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1. It's hard to believe how the strike came to an end, and how there was finally an agreement between the Finance Ministry and the Histadrut labor federation early Sunday morning.

Amir Peretz, chairman of the Histadrut, delivered an ultimatum before negotiations started Saturday: If there is no agreement by morning, then the strike is back on. Saturday night, all the senior officials of the treasury and Histadrut started to negotiate.

About 2 A.M., Finance Minister Benjamin Netanyahu received a message that his mother-in-law had died and he had to leave the negotiations. The treasury officials realized that Peretz couldn't strike now. Their assessment was that Peretz would announce a time-out in negotiations and postpone the strike. Around 3 A.M., everyone went home.

But Peretz and Meir Sheetrit, minister in the Finance Ministry, continued to sit and talk. When treasury officials woke up on Sunday morning, they couldn't believe what they heard: There is an agreement, there is no strike. When the officials asked Sheetrit for the agreement, they discovered it didn't exist; there was only an oral agreement. Sheetrit and Peretz shook hands, agreed on a general framework for cuts and ended the strike.

2. The Finance Ministry hurried to announce victory in large wage cuts for the public sector, but the celebration was premature. As with all things, the devil is in the details: the exact, detailed agreements that now need to be signed between the treasury and the workers. At the moment, it is almost impossible to say if the wage cuts in the public sector are a significant structural change or not.

What is certain is that there is a large gap between the treasury's original plan and the final agreement. If you want to use one of Netanyahu's favorite phrases, the thin man is going to have to continue carrying the fat man. In the meantime, no real diet is on the horizon.

The Finance Ministry is being ambiguous about the compromise and its budgetary implications, and this is not a good sign. In the past weeks, they have stopped talking about a deficit target in treasury, and fears that the deficit will reach 5 percent this year are growing. If it weren't for the U.S. loan guarantees, we would have gone back to the situation at the beginning of the year, when the treasury had difficulties rolling over internal debt.

3. The Finance Ministry's big achievement - and the only one so far - is that the negotiations were on the issue of how much to cut wages, and not how much to raise them. This is a major change in public sector norms, the holy of holies, where for decades wages could only go up and the only question was how much?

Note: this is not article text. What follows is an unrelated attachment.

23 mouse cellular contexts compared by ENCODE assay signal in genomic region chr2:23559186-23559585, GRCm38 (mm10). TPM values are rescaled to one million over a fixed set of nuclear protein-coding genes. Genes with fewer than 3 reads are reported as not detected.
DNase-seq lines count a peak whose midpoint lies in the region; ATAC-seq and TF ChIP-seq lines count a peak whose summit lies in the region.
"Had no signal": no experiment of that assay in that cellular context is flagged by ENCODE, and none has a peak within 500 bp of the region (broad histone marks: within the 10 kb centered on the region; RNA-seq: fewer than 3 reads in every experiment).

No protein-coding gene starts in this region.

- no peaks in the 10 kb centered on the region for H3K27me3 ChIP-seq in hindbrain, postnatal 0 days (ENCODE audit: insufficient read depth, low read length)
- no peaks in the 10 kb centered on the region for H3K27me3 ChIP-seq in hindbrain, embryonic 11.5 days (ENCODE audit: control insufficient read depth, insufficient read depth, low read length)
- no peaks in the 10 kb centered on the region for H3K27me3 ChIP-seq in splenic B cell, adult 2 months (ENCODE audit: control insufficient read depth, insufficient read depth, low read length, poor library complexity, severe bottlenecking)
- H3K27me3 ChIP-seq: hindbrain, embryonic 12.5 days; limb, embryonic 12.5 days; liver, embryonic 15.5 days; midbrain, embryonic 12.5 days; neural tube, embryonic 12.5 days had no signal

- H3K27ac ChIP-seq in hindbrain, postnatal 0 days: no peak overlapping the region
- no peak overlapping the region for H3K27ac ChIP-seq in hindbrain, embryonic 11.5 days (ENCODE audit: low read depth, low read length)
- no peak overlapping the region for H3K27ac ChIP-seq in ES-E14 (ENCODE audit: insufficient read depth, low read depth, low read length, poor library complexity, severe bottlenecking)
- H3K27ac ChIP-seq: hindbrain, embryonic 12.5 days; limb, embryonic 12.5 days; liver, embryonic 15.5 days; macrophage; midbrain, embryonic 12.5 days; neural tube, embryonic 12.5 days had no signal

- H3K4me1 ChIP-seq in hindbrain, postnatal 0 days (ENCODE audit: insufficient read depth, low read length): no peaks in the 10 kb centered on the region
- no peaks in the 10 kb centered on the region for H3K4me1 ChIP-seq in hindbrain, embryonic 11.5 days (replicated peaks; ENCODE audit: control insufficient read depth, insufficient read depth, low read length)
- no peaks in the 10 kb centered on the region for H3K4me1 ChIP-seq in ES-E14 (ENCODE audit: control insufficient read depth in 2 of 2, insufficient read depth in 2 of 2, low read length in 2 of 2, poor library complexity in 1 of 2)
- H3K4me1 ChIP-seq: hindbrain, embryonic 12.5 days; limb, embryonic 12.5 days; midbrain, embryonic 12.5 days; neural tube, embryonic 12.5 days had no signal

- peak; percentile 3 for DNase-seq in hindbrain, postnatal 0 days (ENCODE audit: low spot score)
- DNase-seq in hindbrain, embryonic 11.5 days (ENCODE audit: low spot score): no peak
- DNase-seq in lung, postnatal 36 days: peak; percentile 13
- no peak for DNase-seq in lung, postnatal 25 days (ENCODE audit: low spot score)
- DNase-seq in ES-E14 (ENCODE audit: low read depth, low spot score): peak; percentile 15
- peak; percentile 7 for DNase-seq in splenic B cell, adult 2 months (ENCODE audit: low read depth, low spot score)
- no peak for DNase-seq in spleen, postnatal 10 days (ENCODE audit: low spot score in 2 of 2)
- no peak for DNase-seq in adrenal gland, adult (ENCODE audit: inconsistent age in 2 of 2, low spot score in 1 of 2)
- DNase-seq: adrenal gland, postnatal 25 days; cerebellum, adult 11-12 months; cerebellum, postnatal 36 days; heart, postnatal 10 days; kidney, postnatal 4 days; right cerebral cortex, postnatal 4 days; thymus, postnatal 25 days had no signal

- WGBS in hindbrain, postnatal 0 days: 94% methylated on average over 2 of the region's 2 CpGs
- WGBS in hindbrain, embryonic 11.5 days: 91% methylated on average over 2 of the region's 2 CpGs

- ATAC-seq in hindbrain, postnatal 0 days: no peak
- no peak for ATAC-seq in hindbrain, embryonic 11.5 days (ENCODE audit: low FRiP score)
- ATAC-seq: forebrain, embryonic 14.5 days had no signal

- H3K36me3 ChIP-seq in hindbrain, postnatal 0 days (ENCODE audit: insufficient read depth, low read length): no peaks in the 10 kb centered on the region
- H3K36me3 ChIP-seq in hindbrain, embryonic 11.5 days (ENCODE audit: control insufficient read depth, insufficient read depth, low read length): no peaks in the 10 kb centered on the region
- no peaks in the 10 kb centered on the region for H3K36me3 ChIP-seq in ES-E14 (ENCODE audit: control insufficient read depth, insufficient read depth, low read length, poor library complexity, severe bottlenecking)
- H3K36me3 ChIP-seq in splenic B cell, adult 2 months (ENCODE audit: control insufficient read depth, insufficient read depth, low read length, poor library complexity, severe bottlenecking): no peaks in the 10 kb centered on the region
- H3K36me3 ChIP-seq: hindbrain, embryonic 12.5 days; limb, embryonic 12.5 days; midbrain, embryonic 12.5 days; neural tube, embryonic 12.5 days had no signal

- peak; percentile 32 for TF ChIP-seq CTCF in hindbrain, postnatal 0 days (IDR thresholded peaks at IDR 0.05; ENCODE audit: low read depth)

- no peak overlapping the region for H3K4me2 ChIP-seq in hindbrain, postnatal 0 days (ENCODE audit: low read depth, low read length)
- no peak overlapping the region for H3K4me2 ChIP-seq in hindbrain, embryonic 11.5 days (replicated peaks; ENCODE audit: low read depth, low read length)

The treasury's achievement was in convincing the other side that the public sector also had to contribute its part in healing the economy, and the entire burden couldn't fall on the business sector.

4. The big winner from the entire affair is without doubt Amir Peretz. He has never received more media exposure than in the past months. Anyone who meets Peretz can see he is glowing, radiating strength and power as never before.

Of all the speakers at Monday's TheMarker forum, Peretz was the only one to receive rousing applause from the crowd, and most of the attendees were businessmen who do not exactly identify themselves with Peretz. They were not enthralled with his economic theories, but with his marketing and rhetorical talents. Just two months ago, everyone was sure that Netanyahu wanted to return to the Prime Minister's Office through success in the economic arena. Today, it seems there is another politician, who is no less ambitious, who also plans to rise to the top on the economic ticket.

5. Peretz spoke a lot about the workers in the Of Kor poultry slaughterhouse in the south during his speech. He knows how to sell the heart-rending story of the frozen production line workers, how he struck with them and how he fought with them to save the factory.

Without a doubt, this is a great story. But it's not really the important one. The economic plan is focused on the public sector, and in particular the rich, satisfied part: workers in the ports, the railroad, the electric company and the airport. The thousands of rich public employees.

Peretz doesn't speak about them; he doesn't mention them in his speeches, even though they are always in the background. He is always careful to show respect for them, since they are his power base; they pay him their dues, but they are the exact opposite from the poultry workers in Of Kor. In their bubble of a greenhouse there are no firings, no crises and they haven't even heard about the recession.